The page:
When they reach the surface they are approximately 1 millimeter in size. It is speculated that the bubbles in sparkling wine may speed up alcohol intoxication by helping the alcohol to reach the bloodstream faster.

A study conducted at the University of Surrey gave subjects equal amounts of flat and sparkling Champagne which contained the same levels of alcohol. After 5 minutes following consumption, the group that had the sparkling wine had 54 milligrams of alcohol in their blood while the group that had the same sparkling wine, only flat, had 39 milligrams.

Riedel Performance Champagne Glasses (Pair) - Stemware

Riedel Performance Champagne Glasses (Pair)

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Riedel Winewings Champagne Wine Glass (Single) - Stemware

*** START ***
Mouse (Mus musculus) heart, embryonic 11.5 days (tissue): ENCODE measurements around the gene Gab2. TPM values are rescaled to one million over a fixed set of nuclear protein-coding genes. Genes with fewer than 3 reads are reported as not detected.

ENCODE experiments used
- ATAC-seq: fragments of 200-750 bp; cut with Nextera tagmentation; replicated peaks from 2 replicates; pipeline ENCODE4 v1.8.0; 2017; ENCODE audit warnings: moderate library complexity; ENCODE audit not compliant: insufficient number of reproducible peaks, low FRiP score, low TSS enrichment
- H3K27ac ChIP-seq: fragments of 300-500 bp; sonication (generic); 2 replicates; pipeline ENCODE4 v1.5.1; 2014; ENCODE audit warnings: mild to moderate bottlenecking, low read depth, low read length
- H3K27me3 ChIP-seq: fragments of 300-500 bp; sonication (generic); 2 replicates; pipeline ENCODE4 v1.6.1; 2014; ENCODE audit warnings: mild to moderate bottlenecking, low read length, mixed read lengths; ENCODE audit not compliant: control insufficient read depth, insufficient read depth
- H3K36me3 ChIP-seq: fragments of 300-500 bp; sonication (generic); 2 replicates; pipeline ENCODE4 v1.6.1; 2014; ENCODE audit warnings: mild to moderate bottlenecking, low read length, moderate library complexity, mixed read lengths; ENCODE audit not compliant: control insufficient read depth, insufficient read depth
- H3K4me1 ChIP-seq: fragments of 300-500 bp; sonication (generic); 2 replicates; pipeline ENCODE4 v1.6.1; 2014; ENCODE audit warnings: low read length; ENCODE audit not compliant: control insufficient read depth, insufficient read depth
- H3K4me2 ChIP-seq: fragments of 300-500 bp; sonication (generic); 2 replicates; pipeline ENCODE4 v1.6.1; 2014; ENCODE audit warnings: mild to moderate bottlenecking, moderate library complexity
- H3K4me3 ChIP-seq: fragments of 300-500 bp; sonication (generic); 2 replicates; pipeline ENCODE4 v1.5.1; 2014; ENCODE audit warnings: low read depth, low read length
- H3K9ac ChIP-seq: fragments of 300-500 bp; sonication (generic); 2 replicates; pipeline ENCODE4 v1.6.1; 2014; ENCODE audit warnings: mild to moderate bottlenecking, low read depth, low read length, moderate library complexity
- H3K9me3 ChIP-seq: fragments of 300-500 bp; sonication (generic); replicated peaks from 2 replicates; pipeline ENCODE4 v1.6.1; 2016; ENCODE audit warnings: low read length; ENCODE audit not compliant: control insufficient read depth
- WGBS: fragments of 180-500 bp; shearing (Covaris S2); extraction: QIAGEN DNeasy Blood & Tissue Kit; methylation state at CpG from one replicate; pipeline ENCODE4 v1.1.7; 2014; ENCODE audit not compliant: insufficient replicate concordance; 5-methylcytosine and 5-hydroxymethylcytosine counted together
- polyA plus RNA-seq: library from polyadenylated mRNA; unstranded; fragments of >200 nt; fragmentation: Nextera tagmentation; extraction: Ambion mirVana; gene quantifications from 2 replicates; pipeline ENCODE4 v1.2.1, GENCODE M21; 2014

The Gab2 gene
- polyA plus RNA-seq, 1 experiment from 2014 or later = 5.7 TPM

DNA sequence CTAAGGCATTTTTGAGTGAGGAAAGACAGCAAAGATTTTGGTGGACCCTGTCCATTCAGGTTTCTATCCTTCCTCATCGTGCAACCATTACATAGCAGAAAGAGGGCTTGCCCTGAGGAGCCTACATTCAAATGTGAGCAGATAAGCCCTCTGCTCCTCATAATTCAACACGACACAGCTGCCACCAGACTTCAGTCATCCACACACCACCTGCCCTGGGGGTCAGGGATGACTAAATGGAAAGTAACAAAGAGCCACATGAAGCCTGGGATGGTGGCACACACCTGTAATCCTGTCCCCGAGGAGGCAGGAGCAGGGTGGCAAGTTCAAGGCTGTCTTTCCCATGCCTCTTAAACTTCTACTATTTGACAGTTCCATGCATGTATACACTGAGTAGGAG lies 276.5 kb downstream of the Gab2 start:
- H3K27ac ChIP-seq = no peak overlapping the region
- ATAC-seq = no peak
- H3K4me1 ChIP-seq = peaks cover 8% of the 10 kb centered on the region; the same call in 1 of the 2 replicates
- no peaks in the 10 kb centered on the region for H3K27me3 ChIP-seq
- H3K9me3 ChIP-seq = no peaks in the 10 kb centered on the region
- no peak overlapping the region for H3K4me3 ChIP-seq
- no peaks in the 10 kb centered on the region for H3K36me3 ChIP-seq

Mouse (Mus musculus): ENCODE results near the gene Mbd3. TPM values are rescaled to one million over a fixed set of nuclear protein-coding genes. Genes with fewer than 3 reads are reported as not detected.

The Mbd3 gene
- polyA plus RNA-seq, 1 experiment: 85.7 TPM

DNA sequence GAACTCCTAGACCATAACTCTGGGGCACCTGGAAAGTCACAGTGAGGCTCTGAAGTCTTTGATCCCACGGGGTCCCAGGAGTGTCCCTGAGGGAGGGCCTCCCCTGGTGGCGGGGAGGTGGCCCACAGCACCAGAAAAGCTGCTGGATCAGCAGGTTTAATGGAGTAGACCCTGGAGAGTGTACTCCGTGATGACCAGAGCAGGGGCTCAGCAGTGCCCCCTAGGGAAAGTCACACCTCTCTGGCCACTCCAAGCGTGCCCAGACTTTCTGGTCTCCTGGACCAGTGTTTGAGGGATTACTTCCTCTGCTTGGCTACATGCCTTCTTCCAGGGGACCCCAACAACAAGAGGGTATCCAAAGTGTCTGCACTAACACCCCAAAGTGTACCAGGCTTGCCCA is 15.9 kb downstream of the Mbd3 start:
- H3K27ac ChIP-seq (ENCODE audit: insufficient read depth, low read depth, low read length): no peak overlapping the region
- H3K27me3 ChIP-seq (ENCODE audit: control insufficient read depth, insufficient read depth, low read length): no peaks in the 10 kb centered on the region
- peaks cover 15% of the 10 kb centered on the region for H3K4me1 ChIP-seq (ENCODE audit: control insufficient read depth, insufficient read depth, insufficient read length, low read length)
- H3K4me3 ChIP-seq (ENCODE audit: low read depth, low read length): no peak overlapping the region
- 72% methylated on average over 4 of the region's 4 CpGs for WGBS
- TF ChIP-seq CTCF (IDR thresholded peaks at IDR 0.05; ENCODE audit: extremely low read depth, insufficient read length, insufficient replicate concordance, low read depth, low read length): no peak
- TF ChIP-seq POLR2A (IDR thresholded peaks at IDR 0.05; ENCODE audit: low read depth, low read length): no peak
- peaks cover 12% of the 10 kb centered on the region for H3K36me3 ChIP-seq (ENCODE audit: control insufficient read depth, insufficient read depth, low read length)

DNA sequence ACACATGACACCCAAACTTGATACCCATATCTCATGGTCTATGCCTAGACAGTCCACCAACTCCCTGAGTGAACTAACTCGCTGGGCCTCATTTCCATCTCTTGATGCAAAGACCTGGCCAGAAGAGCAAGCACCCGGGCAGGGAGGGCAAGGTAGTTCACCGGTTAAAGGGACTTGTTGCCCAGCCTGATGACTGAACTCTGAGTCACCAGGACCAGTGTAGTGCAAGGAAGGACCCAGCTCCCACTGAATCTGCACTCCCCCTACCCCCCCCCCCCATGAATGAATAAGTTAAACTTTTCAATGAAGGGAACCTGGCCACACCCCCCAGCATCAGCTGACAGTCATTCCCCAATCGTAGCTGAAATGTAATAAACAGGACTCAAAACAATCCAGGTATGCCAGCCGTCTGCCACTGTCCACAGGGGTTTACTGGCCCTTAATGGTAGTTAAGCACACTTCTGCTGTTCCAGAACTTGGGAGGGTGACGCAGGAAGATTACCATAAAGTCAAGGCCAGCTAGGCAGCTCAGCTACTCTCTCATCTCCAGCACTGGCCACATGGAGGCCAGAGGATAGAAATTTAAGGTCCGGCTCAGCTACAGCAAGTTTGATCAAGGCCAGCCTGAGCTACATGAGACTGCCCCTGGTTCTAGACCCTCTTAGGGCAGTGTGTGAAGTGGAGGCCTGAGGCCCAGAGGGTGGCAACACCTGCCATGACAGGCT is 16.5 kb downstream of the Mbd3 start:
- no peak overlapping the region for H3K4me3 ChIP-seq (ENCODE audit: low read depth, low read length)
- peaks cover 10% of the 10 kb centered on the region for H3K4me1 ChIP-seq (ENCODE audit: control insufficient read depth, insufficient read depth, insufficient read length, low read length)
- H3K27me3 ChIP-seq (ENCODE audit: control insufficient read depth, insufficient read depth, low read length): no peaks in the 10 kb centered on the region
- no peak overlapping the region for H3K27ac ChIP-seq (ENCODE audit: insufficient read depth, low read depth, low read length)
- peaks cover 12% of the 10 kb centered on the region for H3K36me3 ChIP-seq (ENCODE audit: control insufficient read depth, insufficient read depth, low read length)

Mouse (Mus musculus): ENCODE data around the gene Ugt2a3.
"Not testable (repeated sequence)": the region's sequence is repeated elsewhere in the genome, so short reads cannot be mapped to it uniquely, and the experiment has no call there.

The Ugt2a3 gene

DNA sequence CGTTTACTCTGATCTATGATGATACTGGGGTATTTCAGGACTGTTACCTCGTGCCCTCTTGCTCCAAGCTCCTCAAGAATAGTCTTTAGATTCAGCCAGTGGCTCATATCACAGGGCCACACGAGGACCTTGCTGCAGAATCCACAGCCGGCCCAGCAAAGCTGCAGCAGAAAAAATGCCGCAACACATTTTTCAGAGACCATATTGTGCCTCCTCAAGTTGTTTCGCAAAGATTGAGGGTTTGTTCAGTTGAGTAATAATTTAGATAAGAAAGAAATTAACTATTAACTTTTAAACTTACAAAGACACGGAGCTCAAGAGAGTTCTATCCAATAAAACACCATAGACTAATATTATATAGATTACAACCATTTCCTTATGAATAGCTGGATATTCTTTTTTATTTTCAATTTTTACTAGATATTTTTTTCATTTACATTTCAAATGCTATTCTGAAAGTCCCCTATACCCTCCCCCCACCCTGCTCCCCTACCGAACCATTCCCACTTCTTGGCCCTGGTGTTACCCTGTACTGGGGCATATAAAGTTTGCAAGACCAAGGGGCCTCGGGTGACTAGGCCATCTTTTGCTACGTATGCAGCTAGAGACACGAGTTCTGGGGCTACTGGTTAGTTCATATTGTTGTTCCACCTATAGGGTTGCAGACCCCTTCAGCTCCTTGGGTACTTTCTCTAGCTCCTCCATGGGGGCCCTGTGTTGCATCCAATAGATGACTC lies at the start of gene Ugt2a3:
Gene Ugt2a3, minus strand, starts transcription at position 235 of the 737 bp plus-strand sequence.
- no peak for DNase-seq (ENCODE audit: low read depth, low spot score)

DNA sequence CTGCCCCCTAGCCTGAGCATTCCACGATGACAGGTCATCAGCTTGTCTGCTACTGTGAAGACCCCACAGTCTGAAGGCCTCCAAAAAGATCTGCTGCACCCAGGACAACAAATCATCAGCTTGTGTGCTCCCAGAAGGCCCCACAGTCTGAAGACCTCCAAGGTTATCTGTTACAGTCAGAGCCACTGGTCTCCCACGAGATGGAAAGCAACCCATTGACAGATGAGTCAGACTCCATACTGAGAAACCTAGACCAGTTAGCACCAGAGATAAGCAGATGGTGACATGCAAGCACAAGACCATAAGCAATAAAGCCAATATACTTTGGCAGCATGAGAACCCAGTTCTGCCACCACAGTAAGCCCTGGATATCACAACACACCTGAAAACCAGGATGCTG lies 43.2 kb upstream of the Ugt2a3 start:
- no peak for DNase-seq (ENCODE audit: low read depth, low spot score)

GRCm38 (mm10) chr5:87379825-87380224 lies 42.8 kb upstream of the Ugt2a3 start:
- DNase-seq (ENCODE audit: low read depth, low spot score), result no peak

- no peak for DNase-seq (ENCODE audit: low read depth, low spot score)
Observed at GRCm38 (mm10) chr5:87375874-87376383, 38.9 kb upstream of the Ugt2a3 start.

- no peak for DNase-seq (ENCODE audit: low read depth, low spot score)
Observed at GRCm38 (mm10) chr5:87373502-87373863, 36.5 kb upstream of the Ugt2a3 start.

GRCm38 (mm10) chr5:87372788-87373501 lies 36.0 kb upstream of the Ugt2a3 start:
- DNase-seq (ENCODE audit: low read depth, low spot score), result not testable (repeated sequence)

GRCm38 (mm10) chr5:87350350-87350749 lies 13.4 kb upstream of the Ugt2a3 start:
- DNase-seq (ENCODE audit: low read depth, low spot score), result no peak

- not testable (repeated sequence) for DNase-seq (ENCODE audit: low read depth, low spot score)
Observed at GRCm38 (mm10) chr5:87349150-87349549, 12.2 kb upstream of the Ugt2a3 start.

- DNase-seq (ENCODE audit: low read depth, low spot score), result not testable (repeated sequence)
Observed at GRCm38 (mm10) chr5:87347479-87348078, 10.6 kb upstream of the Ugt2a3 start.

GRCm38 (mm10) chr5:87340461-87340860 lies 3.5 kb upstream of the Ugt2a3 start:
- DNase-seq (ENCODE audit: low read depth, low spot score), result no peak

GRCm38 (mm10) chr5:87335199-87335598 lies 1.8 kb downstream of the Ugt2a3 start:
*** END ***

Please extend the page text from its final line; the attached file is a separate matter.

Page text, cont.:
Riedel Winewings Champagne Wine Glass (Single)

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Champagne is produced at the far extreme of viticultural possibilities, where the grape struggles to ripen in a long drawn out growing season. A cool climate limits the varieties of grape, and the types of wine that can be made, but it is in this region that sparkling wine has found its pinnacle.

The limestone–chalk soil produces grapes that have a certain balance of acidity and richness that is difficult to replicate in other parts of the world. The Champenois vigorously defend use of the term "Champagne" to relate the specific wine produced in their region.

This includes objection to the term "Champagne style" to refer to sparkling wines produced elsewhere. Since 1985, use of the term "methode champenoise" has been banned in all wines produced or sold in the European Union.